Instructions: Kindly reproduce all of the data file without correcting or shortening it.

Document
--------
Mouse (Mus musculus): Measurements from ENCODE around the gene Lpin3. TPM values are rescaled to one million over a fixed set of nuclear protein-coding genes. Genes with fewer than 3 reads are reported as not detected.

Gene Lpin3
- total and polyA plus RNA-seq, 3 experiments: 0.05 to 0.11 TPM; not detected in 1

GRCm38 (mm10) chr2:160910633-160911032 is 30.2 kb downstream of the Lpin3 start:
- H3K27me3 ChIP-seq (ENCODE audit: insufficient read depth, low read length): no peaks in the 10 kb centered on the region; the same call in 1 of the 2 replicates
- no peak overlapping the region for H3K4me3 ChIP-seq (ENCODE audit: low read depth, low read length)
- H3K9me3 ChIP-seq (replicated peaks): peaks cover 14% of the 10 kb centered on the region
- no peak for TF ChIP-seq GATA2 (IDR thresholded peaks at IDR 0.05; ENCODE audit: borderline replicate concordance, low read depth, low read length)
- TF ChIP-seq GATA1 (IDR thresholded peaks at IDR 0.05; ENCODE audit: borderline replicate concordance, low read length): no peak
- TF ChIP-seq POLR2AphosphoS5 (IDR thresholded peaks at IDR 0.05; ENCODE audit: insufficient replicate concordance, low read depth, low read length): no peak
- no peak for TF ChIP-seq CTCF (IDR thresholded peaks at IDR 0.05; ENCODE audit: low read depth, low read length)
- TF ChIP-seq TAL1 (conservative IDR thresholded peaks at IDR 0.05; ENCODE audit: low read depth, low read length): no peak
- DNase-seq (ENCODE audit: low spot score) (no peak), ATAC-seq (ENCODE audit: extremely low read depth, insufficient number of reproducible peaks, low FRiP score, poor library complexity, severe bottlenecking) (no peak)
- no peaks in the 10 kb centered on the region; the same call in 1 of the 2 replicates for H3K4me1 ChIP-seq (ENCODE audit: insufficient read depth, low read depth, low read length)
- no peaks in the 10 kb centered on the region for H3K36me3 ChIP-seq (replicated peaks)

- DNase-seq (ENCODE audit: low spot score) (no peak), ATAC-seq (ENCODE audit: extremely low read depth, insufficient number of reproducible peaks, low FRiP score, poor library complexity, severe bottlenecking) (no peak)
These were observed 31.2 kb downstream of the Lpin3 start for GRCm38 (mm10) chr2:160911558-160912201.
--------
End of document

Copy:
Mouse (Mus musculus): Measurements from ENCODE around the gene Lpin3. TPM values are rescaled to one million over a fixed set of nuclear protein-coding genes. Genes with fewer than 3 reads are reported as not detected.

Gene Lpin3
- total and polyA plus RNA-seq, 3 experiments: 0.05 to 0.11 TPM; not detected in 1

GRCm38 (mm10) chr2:160910633-160911032 is 30.2 kb downstream of the Lpin3 start:
- H3K27me3 ChIP-seq (ENCODE audit: insufficient read depth, low read length): no peaks in the 10 kb centered on the region; the same call in 1 of the 2 replicates
- no peak overlapping the region for H3K4me3 ChIP-seq (ENCODE audit: low read depth, low read length)
- H3K9me3 ChIP-seq (replicated peaks): peaks cover 14% of the 10 kb centered on the region
- no peak for TF ChIP-seq GATA2 (IDR thresholded peaks at IDR 0.05; ENCODE audit: borderline replicate concordance, low read depth, low read length)
- TF ChIP-seq GATA1 (IDR thresholded peaks at IDR 0.05; ENCODE audit: borderline replicate concordance, low read length): no peak
- TF ChIP-seq POLR2AphosphoS5 (IDR thresholded peaks at IDR 0.05; ENCODE audit: insufficient replicate concordance, low read depth, low read length): no peak
- no peak for TF ChIP-seq CTCF (IDR thresholded peaks at IDR 0.05; ENCODE audit: low read depth, low read length)
- TF ChIP-seq TAL1 (conservative IDR thresholded peaks at IDR 0.05; ENCODE audit: low read depth, low read length): no peak
- DNase-seq (ENCODE audit: low spot score) (no peak), ATAC-seq (ENCODE audit: extremely low read depth, insufficient number of reproducible peaks, low FRiP score, poor library complexity, severe bottlenecking) (no peak)
- no peaks in the 10 kb centered on the region; the same call in 1 of the 2 replicates for H3K4me1 ChIP-seq (ENCODE audit: insufficient read depth, low read depth, low read length)
- no peaks in the 10 kb centered on the region for H3K36me3 ChIP-seq (replicated peaks)

- DNase-seq (ENCODE audit: low spot score) (no peak), ATAC-seq (ENCODE audit: extremely low read depth, insufficient number of reproducible peaks, low FRiP score, poor library complexity, severe bottlenecking) (no peak)
These were observed 31.2 kb downstream of the Lpin3 start for GRCm38 (mm10) chr2:160911558-160912201.